How did the use of Extinction Symbol come about by Extinction Rebellion?
Some people approached me last summer about using the symbol for a new environmental group they were starting, so I helped them to publicise the launch event and I carved the woodblock that we used to print the flags. Things escalated fairly quickly after that.
What is your main call to action to people, politicians and businesses on the extinction crisis?
We need to fundamentally change our way of living and recognise anthropocentrism as a toxic ideology.
What is the most powerful fact on the extinction crisis people should know?
There are many powerful facts, but one is that over 200 amphibian species have gone extinct since the 1980s due to a pathogen spread by humans and exacerbated by climate change.
Is it possible to avert the crisis, if so how?
I'm just the messenger. All of us need to come up with solutions. But as a start I'd say initiate rapid de-growth and organise society according to the principles of deep ecology. Let's put an end to human expansionism and try to save what remains.
If design and symbols are vital to change, what would you say to creatives to inspire them to use their skills for good?
Stay true to what you believe in and don't give up or let people dilute your vision. When I first started the extinction symbol project people would tell me that it's useless because nobody knows what it is, or that it's too depressing, too scary, and so on. I think people are often resistant to new things at first, but then after a while they come to accept them.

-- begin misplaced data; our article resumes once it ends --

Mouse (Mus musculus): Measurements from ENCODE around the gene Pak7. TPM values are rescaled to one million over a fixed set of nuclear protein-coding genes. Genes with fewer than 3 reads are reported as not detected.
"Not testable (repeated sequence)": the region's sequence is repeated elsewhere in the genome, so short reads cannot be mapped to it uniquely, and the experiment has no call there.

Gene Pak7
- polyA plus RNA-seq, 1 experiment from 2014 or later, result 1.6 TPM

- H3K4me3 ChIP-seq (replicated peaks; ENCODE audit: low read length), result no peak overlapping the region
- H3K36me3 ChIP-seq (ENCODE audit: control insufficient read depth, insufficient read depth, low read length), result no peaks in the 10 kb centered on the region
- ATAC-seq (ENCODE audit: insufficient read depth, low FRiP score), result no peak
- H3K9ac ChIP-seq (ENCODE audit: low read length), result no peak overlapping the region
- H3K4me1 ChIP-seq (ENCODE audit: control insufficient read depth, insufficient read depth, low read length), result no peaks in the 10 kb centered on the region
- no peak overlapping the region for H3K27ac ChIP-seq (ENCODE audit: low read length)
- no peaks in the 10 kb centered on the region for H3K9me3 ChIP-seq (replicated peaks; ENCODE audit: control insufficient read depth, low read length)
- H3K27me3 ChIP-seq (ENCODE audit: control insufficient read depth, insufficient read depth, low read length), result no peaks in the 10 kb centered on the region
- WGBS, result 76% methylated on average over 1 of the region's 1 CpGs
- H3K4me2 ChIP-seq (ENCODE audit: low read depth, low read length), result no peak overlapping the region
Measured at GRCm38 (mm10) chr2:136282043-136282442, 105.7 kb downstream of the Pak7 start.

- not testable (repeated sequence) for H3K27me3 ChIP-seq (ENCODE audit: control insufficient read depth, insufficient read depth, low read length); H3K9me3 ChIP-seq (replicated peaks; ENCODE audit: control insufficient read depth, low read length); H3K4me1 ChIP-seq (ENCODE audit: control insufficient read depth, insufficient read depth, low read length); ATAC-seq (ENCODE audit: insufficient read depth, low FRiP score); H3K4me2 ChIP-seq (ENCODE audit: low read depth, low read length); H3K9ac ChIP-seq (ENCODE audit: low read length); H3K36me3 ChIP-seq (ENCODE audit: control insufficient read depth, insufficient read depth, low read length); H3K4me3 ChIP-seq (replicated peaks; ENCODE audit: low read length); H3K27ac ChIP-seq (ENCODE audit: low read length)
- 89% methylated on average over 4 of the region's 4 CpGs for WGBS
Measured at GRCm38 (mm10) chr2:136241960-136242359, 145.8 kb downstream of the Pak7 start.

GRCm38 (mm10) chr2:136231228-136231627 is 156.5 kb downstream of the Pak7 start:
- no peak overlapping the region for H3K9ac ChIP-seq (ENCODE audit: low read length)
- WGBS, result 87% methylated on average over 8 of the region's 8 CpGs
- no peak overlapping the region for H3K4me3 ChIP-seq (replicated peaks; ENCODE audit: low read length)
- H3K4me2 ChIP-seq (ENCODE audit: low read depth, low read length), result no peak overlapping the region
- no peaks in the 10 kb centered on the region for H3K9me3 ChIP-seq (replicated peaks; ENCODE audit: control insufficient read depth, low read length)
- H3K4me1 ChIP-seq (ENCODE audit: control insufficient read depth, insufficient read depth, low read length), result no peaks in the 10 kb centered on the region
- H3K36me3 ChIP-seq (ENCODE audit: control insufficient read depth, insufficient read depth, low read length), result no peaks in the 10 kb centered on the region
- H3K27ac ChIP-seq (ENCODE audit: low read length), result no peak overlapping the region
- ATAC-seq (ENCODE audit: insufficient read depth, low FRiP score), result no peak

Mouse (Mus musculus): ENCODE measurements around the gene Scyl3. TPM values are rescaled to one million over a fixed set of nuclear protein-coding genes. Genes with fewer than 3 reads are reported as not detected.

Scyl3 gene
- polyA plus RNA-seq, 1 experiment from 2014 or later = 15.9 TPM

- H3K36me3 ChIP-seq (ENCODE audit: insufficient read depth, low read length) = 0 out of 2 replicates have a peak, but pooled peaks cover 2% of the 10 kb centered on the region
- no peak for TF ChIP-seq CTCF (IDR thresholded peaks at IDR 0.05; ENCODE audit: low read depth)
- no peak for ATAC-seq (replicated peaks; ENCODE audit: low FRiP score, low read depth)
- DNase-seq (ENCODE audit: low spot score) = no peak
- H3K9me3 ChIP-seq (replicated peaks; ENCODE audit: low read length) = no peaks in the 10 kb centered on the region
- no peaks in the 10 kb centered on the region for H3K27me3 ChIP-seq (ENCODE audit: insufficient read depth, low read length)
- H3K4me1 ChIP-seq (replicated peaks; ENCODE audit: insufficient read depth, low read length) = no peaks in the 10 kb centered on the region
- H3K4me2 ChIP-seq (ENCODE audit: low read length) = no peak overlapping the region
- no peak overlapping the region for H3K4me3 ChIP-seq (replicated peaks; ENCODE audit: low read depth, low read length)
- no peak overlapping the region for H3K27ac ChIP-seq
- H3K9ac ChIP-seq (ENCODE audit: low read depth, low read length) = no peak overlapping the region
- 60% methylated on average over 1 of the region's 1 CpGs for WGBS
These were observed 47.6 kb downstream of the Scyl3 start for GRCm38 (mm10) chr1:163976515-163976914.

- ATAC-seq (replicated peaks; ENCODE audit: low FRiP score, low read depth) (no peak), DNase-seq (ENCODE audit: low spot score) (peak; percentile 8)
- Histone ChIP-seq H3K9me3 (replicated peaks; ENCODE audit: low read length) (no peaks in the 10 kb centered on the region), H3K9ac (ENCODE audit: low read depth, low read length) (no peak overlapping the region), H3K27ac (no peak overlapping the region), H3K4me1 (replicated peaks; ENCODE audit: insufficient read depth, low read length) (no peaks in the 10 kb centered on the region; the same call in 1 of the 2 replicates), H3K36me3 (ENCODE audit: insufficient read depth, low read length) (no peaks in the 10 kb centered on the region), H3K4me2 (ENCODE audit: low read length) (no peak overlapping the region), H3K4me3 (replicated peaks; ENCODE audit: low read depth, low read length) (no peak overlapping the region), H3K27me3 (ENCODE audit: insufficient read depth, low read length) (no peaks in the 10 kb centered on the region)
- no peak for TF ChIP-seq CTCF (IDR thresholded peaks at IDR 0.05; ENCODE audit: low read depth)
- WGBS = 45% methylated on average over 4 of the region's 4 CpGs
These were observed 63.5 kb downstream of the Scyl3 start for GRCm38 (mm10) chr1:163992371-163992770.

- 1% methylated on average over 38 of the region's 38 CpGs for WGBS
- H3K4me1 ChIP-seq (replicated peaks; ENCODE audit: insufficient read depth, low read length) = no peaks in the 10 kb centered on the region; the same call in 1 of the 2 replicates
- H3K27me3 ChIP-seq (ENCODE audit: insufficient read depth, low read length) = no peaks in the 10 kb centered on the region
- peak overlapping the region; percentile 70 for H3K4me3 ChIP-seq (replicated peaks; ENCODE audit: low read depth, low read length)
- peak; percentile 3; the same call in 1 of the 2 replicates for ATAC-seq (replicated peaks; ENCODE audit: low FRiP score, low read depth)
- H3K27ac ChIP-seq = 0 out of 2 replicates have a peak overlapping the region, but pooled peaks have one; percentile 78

What’s next for you, Extinction Symbol and Extinction Rebellion?
There are some big things coming up from mid-April onwards. Non-stop global rebellion against the forces of ecocide. Get involved
Is there anything else you’d like to say?
Many thanks to everybody who has ever created the symbol. Keep up the good work!
Follow Extinction Symbol @extinctsymbol and Extinction Rebellion @extinctionr on Twitter.
Charlotte Webster writes on environment, arts and technology and is founder of environmental art platform Human Nature and communications consultancy Good Shout Studio @Humannatureart.